Medical

Portable X-ray device would let patients check their own bones

Portable X-ray device would le...
The prototype portable X-ray machine, with its designers Timo Liimatainen and Matti Hanni
The prototype portable X-ray machine, with its designers Timo Liimatainen and Matti Hanni
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The prototype portable X-ray machine, with its designers Timo Liimatainen and Matti Hanni
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The prototype portable X-ray machine, with its designers Timo Liimatainen and Matti Hanni
Users are guided by onscreen instructions
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Users are guided by onscreen instructions

Presently, if someone has been involved in a potentially bone-breaking mishap, they have to be X-rayed by trained staff at a hospital. Soon, however, it may be possible for them to perform their own X-rays, using a compact device that could be located just about anywhere.

Currently under development at Finland's University of Oulu, the prototype portable X-ray machine measures just 50 by 50 by 130 cm (19.7 by 19.7 by 51.2 in).

Not only is it much smaller than conventional X-ray systems, but because it incorporates built-in radiation shielding, it doesn't have to kept in a lead-lined room, nor does it have to be operated from a separate area. In fact, it utilizes a video screen to guide patients through the process, showing them how and where to place the injured appendage. It then automatically takes the X-rays, and tells the user if a break is detected.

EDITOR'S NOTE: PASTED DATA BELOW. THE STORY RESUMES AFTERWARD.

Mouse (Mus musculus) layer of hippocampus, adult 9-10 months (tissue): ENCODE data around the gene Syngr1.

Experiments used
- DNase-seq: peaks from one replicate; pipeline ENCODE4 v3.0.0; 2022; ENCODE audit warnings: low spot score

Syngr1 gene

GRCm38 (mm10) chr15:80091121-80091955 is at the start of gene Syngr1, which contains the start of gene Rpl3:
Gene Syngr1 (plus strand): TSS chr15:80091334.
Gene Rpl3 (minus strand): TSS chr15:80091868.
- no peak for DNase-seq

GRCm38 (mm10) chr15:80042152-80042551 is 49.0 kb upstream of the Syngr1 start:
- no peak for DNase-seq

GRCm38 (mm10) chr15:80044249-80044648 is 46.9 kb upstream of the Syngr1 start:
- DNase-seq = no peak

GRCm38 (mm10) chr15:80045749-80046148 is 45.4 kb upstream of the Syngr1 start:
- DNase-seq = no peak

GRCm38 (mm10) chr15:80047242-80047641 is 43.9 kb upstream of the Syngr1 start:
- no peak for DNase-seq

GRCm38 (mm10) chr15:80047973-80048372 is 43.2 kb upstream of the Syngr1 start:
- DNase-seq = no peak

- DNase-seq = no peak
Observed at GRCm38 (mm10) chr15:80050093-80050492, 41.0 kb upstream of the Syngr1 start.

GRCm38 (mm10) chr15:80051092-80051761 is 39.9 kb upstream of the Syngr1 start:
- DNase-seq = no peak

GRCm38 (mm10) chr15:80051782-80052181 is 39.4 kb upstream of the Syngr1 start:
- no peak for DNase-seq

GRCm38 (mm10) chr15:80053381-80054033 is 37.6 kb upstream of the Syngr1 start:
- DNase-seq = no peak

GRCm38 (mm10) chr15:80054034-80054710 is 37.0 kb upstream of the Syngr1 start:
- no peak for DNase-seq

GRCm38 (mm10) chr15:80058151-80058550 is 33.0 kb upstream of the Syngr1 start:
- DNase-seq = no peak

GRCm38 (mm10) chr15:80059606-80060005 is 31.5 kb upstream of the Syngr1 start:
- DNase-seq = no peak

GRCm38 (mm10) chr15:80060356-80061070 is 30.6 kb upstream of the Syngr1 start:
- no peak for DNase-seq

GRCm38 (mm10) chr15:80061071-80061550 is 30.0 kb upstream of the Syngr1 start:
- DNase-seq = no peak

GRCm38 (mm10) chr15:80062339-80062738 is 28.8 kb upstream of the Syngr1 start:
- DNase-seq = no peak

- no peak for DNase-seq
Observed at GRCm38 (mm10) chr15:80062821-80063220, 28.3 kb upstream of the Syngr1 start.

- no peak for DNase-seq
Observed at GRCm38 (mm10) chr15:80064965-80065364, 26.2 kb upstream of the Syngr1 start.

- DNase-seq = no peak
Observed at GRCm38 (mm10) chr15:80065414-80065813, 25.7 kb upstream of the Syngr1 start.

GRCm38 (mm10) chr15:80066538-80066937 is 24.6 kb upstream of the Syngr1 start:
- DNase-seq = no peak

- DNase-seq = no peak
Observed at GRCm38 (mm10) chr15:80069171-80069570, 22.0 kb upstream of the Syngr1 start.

Users are guided by onscreen instructions
Users are guided by onscreen instructions

Its instructions – and its imaging voltage – are currently set up for X-raying bones in the palm and ankle. More regions will be added as the system is developed further.

The idea behind the technology is that the relatively inexpensive machines could be set up at locations such as ski resorts or medical clinics, where patients could self-check their injuries to see if a bone was indeed broken. This would reduce the demands placed on larger, pricier, more sophisticated X-ray systems (and their operators), increasing their availability for more important tasks.

Source: University of Oulu

4 comments
paul314
If these things are not well supervised I foresee a lot of x-rays of interesting objects...
Kpar
This reminds me of the old fluoroscopes that used to be common in shoe stores.

They were removed for a reason.
Pablo
At least in the USA, there are limits on diagnostic exposure. There will need to be controls in place -within the operating software, to stop someone from accumulating excessive dose due to overuse. As another comment refers to the Adrian shoe store machines, this is a horse of a different color. No supervision existed then, there was very little shielding, and many were subjected to rough handling, resulting in overexposure to subjects and others nearby. I believe the practicality and cost of this machine will limit the prevalence and lifespan of these.
mediabeing
It's nice, but we need more than to be able to look at the bones.
Combined with this device should be a sonic bone density tester.
Those existed for a few decades.